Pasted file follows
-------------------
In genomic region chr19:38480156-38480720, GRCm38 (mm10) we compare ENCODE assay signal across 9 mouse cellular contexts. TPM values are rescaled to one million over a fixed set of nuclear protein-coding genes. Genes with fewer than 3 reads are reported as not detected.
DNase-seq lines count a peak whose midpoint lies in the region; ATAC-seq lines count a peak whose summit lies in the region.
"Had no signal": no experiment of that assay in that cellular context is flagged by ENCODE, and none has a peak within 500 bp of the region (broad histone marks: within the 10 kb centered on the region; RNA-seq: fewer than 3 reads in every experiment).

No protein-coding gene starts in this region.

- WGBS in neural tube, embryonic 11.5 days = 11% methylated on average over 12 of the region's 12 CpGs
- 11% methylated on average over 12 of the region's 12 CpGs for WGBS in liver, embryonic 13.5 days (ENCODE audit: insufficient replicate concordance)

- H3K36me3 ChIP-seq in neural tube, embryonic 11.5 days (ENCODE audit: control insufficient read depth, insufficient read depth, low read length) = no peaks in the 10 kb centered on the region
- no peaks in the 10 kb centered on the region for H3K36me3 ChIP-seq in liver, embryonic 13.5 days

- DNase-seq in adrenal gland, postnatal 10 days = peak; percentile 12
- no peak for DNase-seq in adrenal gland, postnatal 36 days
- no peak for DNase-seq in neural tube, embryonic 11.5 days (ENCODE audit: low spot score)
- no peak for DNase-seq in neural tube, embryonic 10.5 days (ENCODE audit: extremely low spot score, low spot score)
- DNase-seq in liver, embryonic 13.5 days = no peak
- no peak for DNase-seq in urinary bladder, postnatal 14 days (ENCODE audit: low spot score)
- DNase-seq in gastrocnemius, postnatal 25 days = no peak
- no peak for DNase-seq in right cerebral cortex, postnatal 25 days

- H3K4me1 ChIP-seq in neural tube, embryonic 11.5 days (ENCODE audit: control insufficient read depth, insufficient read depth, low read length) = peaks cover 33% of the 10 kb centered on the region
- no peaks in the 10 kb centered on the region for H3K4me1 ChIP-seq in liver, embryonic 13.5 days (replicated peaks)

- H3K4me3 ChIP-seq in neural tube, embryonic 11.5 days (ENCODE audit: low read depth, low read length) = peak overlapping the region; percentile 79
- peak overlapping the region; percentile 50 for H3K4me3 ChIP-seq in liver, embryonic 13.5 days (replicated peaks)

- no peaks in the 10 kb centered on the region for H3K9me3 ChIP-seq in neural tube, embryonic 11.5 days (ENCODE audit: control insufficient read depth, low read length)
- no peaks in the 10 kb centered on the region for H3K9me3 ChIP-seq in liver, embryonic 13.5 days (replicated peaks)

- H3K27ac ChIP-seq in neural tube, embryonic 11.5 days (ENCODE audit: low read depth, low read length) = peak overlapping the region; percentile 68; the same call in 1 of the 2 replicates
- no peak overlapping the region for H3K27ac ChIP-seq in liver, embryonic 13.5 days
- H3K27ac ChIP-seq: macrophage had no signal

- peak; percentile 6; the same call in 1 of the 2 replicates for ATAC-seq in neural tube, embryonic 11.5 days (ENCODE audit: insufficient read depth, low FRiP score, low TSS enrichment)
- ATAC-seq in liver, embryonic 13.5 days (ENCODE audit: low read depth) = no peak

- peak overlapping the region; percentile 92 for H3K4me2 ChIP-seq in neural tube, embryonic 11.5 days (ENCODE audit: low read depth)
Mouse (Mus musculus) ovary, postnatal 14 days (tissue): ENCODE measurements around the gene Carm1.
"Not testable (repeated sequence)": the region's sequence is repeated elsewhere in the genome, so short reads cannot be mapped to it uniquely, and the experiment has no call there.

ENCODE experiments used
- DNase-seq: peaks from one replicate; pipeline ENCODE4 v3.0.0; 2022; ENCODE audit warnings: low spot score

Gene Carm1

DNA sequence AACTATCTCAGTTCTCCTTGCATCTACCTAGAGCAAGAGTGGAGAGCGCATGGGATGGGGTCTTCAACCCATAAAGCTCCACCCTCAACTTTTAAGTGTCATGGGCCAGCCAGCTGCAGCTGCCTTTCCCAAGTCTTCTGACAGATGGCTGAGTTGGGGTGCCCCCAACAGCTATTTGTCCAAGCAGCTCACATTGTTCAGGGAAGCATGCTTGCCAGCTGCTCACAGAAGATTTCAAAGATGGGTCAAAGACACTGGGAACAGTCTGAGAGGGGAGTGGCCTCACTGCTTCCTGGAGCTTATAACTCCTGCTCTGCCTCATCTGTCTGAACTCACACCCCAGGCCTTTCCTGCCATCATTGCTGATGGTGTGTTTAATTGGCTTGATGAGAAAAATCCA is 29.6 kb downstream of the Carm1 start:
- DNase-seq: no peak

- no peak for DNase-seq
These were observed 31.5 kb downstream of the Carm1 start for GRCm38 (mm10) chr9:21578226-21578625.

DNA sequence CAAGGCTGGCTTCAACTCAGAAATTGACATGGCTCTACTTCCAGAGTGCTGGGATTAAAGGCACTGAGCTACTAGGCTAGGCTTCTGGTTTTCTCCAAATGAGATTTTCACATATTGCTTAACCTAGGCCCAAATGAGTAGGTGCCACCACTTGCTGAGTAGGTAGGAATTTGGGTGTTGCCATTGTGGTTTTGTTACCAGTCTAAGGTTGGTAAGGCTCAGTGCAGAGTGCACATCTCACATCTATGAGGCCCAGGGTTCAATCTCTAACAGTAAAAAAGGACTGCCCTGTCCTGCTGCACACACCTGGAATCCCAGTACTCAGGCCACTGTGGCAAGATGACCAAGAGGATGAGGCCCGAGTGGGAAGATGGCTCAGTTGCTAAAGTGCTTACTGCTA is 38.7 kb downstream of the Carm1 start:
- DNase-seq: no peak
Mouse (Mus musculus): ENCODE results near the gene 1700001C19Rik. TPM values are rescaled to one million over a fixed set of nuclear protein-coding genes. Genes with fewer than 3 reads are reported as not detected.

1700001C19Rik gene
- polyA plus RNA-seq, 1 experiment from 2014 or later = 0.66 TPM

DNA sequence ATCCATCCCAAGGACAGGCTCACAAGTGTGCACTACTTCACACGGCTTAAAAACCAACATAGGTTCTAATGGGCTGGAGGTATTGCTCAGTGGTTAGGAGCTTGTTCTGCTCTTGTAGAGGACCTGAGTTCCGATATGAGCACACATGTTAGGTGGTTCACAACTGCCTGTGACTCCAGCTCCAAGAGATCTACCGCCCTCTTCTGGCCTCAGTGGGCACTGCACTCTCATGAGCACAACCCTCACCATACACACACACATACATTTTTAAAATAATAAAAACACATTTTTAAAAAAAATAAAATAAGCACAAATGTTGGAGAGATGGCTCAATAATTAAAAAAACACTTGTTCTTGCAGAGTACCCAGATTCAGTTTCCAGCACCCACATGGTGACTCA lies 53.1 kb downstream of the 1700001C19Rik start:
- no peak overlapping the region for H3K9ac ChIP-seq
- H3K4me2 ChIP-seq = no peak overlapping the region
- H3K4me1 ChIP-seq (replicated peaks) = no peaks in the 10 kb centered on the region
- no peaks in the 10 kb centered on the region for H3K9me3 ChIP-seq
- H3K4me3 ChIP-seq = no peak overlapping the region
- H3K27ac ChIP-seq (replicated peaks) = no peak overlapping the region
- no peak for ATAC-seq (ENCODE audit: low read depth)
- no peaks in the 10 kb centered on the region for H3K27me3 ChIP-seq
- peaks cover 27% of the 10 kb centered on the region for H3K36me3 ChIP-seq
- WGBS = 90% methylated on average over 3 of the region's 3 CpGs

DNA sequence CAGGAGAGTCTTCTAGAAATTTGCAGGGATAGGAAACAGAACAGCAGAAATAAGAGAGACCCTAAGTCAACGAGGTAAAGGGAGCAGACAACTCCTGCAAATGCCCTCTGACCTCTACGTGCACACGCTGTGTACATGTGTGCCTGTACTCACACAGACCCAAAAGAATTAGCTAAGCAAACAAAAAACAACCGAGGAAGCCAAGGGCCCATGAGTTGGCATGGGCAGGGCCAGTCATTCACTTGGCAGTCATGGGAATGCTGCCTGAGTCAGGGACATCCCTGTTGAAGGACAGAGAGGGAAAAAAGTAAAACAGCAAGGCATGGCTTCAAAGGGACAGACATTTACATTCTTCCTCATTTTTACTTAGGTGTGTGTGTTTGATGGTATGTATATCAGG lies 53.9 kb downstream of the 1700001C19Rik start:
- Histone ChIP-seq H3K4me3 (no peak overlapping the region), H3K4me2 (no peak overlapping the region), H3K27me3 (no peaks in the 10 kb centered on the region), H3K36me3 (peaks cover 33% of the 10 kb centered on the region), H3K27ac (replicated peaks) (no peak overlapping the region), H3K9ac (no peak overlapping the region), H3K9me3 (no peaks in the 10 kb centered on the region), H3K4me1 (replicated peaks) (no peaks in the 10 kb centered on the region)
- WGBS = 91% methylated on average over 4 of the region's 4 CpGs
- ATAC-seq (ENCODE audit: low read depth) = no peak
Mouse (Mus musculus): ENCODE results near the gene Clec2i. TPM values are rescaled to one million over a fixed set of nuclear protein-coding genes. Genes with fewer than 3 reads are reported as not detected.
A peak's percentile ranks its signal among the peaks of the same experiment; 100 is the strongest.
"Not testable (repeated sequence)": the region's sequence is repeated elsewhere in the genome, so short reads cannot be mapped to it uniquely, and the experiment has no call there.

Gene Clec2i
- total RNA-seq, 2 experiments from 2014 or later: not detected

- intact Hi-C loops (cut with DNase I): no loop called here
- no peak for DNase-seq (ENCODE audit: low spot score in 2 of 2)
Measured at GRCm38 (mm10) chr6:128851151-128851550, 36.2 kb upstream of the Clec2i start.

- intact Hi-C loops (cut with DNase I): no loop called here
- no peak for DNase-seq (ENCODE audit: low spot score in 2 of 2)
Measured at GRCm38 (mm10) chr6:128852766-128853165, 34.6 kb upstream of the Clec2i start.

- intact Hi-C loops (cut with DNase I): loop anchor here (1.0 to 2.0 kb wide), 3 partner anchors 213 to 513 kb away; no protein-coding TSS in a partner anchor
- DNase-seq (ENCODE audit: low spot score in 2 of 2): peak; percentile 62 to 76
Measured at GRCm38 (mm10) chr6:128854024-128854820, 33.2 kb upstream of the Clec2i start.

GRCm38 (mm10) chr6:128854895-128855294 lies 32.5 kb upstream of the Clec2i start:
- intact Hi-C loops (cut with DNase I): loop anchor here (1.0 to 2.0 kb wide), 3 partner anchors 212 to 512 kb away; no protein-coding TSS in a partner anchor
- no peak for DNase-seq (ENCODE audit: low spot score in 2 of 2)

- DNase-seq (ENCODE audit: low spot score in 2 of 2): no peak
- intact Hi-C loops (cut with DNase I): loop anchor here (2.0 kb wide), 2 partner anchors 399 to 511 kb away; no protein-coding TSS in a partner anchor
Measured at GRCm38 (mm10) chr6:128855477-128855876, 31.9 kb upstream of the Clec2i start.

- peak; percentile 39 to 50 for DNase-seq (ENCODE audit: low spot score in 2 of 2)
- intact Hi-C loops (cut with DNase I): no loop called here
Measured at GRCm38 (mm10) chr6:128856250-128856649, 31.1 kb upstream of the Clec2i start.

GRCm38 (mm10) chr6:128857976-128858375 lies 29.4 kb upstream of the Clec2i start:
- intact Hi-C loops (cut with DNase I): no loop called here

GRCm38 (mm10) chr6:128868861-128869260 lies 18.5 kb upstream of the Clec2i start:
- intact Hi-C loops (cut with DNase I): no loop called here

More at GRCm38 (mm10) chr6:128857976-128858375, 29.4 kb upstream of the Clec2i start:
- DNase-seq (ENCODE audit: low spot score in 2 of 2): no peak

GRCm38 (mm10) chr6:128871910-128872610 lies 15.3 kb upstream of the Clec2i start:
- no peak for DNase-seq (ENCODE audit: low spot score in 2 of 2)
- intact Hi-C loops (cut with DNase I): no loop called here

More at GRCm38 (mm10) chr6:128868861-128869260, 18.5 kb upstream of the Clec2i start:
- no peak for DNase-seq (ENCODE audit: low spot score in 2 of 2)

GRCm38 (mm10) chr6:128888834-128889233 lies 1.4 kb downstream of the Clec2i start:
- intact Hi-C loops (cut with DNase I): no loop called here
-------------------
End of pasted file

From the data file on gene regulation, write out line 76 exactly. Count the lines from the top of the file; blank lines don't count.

- intact Hi-C loops (cut with DNase I): loop anchor here (2.0 kb wide), 2 partner anchors 399 to 511 kb away; no protein-coding TSS in a partner anchor